My 15-year-old son and I are fascinated with outer space, and by extension, the array of space stocks to buy.
We often talk about the planets, the satellites, and the millions of galaxies that are millions of light years away. We talk about how interesting it would be to travel to Mars, or even what may lie beyond the event horizon of a black hole. We’re blown away by the unbelievable size of UY Scuti, for example, and that fact you can fit more than a million Earths into our sun.
We’re not the only ones.
Millions of people all over the world are fascinated about what could exist in space. While we may never know what exists trillions of miles away, or what the “Great Attractor” may be, some of us may still be lucky enough to take part in space tourism. How cool would that be?
The best part – there are plenty of companies involved. Morgan Stanley says the space industry is a $350 billion business, and that could grow to $1 trillion by 2040.
Here are some of the best space stocks to consider:
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Virgin Galactic has had some recent setbacks. Electromagnetic interference (EMI) issues delayed test flights until May. It also pushed back its space tourism service a bit more, too.
Then, again, it’s better if SPCE get it all right. The last thing it wants to do is launch with an issue. Having worked in PR for years, that could be a nightmare.
For those with patience, SPCE stock may be a good opportunity. On news of another round of delays, the stock fell from about $50 to $33, where it has become technically oversold. However, as the company nears a potential May 2021 test day, excitement could return and perhaps help refill the bearish gap.
Source: Jurik Peter/ShutterStock.com
One of my favorite ways to trade an up-and-coming sector is with an ETF. Not only does it offer me diversification, it does so at less cost.
The Procure Space ETF offers exposure to space-related industries, such as equipment manufacturing, rocket and satellite operation, satellite telecommunications, and space technology and hardware.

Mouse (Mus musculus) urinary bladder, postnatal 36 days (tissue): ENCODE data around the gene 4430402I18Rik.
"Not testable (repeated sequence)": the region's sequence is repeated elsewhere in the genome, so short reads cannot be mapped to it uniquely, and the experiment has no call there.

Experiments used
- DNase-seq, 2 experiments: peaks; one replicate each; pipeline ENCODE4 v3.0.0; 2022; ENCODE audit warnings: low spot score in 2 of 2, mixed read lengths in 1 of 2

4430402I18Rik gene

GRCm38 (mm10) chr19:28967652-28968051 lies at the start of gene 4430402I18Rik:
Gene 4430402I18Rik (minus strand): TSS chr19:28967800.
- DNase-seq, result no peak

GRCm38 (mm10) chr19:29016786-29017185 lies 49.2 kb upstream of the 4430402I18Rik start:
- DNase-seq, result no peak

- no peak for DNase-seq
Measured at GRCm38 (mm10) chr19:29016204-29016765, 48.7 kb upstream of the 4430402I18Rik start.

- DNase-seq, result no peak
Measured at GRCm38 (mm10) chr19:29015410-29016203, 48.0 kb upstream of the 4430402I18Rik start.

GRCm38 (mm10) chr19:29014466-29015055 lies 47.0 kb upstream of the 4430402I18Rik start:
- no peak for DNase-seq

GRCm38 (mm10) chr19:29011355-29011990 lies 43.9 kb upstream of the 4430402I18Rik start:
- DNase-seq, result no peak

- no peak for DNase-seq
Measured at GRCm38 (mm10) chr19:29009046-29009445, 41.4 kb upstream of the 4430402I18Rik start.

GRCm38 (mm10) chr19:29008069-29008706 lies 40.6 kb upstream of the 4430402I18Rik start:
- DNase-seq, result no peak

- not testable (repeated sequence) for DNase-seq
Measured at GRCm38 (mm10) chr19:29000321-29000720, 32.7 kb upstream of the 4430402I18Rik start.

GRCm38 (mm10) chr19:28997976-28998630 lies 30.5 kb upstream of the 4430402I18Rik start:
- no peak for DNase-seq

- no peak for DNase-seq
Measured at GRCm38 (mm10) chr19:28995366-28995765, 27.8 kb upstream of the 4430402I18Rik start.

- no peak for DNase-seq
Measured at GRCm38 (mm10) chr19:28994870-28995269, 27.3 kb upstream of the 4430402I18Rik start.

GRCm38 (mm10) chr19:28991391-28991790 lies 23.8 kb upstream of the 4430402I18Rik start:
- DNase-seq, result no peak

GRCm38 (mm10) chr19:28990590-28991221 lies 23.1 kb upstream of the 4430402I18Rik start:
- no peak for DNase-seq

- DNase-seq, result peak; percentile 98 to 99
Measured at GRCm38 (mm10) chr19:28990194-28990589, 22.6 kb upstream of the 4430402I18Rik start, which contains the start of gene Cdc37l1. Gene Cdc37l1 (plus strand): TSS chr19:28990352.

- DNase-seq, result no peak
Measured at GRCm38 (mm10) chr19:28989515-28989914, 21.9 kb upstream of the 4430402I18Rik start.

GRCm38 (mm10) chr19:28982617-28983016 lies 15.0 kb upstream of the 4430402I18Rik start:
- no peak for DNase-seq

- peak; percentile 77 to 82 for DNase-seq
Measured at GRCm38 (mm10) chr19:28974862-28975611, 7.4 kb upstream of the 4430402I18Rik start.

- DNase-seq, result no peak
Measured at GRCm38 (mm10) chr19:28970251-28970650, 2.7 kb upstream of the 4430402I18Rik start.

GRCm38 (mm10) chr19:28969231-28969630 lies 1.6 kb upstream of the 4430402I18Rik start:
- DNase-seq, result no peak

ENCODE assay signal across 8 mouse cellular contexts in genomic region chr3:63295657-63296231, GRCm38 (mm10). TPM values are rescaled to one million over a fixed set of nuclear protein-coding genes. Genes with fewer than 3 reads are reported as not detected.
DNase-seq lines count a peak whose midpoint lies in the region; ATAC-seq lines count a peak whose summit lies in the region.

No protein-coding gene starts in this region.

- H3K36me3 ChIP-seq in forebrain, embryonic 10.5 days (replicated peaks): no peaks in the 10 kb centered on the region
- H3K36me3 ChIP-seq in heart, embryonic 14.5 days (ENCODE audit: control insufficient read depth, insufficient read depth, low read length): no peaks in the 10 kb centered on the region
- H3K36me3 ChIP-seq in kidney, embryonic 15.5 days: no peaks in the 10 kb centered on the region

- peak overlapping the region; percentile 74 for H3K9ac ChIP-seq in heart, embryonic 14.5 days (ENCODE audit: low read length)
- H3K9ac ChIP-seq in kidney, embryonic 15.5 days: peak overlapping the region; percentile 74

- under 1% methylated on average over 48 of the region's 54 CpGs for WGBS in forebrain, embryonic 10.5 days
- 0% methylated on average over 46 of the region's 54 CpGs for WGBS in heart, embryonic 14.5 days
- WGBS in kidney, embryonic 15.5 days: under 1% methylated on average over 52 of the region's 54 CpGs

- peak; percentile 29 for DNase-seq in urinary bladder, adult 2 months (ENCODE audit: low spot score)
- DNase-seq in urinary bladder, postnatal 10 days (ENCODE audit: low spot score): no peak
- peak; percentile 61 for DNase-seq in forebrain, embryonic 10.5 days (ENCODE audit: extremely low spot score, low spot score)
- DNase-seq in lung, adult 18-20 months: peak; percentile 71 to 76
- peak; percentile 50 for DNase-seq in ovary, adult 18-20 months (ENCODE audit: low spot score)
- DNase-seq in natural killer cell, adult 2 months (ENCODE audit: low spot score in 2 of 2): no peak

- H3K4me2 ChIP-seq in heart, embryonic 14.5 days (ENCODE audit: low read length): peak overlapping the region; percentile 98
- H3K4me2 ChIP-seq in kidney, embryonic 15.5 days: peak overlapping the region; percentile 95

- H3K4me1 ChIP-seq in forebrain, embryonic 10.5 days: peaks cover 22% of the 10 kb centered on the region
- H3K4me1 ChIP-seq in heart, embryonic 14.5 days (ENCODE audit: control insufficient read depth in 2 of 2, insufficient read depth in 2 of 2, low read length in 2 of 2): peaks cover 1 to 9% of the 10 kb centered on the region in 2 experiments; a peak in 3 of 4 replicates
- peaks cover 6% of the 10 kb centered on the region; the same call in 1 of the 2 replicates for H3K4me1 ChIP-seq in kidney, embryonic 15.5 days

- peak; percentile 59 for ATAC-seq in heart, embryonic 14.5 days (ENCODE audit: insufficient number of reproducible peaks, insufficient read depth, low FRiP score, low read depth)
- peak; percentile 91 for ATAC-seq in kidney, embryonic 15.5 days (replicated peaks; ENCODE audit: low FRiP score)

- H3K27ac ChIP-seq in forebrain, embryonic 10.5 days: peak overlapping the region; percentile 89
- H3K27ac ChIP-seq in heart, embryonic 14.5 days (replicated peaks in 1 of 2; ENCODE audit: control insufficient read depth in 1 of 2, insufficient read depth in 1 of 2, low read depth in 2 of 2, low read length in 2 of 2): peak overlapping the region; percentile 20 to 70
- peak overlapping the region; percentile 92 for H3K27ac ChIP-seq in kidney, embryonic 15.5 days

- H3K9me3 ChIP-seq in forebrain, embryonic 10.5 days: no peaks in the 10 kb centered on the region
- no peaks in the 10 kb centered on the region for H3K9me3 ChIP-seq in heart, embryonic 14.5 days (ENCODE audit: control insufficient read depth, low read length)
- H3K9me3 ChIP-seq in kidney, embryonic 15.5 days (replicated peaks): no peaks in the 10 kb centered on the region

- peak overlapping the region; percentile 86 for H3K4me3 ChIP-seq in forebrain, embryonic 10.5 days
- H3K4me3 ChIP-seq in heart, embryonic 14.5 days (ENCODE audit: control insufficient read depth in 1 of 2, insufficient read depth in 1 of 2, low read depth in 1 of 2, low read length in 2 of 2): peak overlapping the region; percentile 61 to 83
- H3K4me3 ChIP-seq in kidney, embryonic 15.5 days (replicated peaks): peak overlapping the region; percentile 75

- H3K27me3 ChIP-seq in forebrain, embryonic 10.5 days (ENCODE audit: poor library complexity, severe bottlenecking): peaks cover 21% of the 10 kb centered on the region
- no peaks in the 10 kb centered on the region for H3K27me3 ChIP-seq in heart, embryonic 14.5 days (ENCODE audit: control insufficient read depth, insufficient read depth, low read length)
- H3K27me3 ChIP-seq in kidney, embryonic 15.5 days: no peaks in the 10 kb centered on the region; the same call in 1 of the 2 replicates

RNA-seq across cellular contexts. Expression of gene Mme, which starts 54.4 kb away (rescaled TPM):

At the moment, UFO trades at nearly $30. It also just rocketed from a March 2020 low of about $17. If the space industry can take off, as hoped, I’d like the see the ETF closer to $40 in the near term.
Better, the ETF offers us exposure to more than 30 space-related stocks, including Virgin Galactic, Orbcomm (NASDAQ:ORBC), Viasat (NASDAQ:VSAT) and Gilat Satellite Networks (NASDAQ:GILT). Again, it’s offering diversification at far less cost.
Source: Jurik Peter / Shutterstock.com
Maxar Technologies skyrocketed from a May 2020 low of about $10 to about $51. However, it could be cleared for takeoff to $60 in the near term.
For one, it was involved in the latest Mars mission. If you’re like me, you were glued to the screen, watching Perseverance land on Mars. As it turns out, part of that technology was a Maxar Technologies’ robotic arm. Two, the company is also fundamentally sound. It reported consolidated revenues of $1.723 billion. Net income came in at $303 million.
According to president and CEO Dan Jablonsky, as quoted in a company press release:
We made solid progress during 2020 toward achieving our longer-term targets, including efforts to drive sustainable growth in both our Earth Intelligence and Space Infrastructure segments and to reduce our debt and leverage, as evidenced by solid 17% year-over-year backlog growth and the closure of the MDA divestiture and subsequent repayment of debt.
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Stable Road Acquisition is a special purpose acquisition company (SPAC) that will merge with a privately held company, Momentus, to create a space stock.
According to its investor deck, the company has a backlog of $90 million in potential revenue with customers including NASA, Lockheed Martin (NYSE:LMT), and Kepler.
“Momentus is developing capabilities to provide critical infrastructure services: in-space transportation, satellite as a service, and in-orbit services.” the company says in a press release.
The new company is expected to trade under the ticker MNTS.
On the date of publication, Ian Cooper did not have (either directly or indirectly) any positions in the securities mentioned in this article. A contributor to InvestorPlace.com, Ian Cooper has been analyzing stocks and options for web-based advisories since 1999. Ian Cooper, a contributor to InvestorPlace.com, has been analyzing stocks and options for web-based advisories since 1999.
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